Securing A Health And Social Care System That Protects Older People

Localis’s new report ‘Unblocking: Securing a health and social care system that protects older people’, published this week explores the failures of the health and social care system, which is resulting in sub-standard care for the older population. The study involved extensive interviews with local health experts, a survey of more than 100 senior local government figures and a number of case studies. The report, produced in partnership with Anchor, addresses some of the recent issues witnessed in the health service, explores the reasons behind them and argues that recent changes need to go further. It argues that it is older people who are suffering the most from the lack of health and social care integration. They are more likely than any other age group to face unnecessary admissions to hospital, and to experience lengthy discharge delays and poor standards of care – problems that are only likely to be compounded by shrinking health and social care budgets. And these vital issues will become ever more critical as the population of England continues to age.

Key findings include:

1. The health and social care system still rewards activity – not outcomes, so undermining attempts to focus on the successful management of long-term health conditions.

2. In fact, we financially incentivise disjointed care with short-term budgets that inevitably end up being concentrated on short-term pressures in the system, rather than thinking afresh about how to prevent illness in the first place.

3. UK healthcare does not do enough to prevent avoidable injuries for older people and is conditioned to keep older people in hospital longer then they need to be there.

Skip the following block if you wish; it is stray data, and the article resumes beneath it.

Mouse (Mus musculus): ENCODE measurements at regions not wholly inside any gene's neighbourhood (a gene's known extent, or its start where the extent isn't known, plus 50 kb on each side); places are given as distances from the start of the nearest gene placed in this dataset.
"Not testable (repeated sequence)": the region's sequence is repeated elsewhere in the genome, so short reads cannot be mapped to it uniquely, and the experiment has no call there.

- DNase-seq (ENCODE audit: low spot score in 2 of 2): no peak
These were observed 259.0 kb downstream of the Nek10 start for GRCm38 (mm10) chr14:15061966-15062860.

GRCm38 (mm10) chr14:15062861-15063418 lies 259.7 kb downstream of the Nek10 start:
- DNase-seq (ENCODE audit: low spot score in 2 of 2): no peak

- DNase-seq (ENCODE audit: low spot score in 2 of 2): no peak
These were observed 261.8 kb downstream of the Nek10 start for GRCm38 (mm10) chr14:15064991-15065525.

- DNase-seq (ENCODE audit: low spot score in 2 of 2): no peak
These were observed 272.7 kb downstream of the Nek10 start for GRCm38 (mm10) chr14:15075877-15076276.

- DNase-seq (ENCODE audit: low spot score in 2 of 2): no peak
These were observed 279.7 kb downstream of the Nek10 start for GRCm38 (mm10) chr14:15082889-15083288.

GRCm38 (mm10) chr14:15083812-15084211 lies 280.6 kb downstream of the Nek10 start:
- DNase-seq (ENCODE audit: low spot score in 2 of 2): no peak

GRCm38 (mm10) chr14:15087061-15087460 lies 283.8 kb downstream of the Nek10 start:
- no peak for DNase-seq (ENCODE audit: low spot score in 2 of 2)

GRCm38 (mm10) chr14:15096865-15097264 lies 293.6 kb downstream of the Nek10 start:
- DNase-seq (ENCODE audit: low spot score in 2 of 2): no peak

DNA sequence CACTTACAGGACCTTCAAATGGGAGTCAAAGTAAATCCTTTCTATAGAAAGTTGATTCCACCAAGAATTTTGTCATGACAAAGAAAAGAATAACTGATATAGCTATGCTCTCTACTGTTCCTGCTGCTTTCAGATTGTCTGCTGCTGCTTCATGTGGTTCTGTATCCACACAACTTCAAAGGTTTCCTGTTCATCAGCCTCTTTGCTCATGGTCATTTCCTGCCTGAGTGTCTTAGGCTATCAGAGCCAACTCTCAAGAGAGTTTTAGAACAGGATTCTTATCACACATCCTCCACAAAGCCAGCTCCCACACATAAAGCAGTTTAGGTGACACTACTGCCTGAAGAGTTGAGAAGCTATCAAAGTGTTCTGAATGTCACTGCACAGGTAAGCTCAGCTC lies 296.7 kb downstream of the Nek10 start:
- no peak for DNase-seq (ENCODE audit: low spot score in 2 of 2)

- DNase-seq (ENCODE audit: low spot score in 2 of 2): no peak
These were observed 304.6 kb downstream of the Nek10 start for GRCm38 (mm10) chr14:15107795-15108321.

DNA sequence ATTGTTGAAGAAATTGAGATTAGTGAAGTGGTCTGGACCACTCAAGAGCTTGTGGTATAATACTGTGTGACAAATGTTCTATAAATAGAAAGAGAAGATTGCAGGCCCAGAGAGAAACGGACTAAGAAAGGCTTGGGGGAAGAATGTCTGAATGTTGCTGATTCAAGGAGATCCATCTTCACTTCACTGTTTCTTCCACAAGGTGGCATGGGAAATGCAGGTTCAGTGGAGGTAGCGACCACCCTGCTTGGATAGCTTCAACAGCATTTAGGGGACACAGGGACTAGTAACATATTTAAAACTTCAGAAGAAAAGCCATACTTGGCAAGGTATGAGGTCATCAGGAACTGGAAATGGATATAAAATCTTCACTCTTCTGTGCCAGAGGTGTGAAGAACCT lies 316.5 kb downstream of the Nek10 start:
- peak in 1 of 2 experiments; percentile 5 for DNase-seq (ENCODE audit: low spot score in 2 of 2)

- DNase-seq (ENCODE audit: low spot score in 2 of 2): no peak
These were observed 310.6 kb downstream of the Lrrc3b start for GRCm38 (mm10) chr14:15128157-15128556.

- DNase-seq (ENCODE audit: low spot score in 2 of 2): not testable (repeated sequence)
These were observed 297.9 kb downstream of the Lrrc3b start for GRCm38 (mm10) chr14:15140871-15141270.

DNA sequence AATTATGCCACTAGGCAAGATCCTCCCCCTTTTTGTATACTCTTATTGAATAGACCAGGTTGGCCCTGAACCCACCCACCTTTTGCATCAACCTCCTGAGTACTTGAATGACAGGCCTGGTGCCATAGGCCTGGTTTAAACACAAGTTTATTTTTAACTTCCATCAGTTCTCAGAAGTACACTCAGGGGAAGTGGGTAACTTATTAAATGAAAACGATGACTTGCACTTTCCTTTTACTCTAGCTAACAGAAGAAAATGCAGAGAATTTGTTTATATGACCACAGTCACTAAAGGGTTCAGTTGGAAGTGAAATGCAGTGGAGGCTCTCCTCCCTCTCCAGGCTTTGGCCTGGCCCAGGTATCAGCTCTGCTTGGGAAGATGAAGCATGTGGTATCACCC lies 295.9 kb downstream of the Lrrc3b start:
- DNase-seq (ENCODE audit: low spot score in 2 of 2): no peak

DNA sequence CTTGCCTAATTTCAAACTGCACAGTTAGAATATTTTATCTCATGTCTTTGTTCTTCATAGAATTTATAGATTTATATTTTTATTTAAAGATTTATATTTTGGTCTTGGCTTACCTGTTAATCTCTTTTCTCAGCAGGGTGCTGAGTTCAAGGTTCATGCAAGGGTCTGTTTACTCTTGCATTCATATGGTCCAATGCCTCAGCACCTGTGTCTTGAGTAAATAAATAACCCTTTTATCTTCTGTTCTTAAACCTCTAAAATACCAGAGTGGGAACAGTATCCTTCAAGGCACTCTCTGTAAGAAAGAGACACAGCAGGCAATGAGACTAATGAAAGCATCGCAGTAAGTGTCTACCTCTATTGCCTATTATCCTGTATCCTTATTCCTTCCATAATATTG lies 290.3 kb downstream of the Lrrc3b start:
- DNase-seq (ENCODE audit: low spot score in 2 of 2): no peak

4. Relationships between partners delivering care remain poor.

The Coalition government has acknowledged some of these problems, and our research identified some glimmers of hope

with positive examples of health and social care working together. It was revealing, however, that despite all the rhetoric, we found many on the ground believing that Westminster and Whitehall do not understand care for older people.

Recommendations:

1. To shift the blame away from innocent patients by encouraging the media to stop using the phrase ‘bed blocking’ and use ‘preventable bed occupation’ instead.

2. To better co-ordinate care for the elderly by introducing single, placebased commissioning budgets for 40-55 year olds (who gain the most from prevention) and care provision of those over 85 (who are the most likely to have complex medical conditions). Also the introduction of a Minister for Older People will ensure that care for the elderly is better coordinated at Whitehall.

3. To reduce fragmentation of the health and social care system. Firstly by making acute trusts a statutory member of Health and Wellbeing Boards to foster local relationship building and secondly by fast tracking a best practise accreditor to highlight innovative ideas for integrating health and social care.

4. To provide budget stability and allow for long-term strategic planning by the next Government committing to a fixed five-year budget. The Government should also review the wider funding mechanisms and set a five-year timetable for complete NHS Tariff review.

5. To increase the flexibility of primary care by ensuring that technology and innovation are supported and well documented serving as an example for local areas across the country.

 

 

 

 

 

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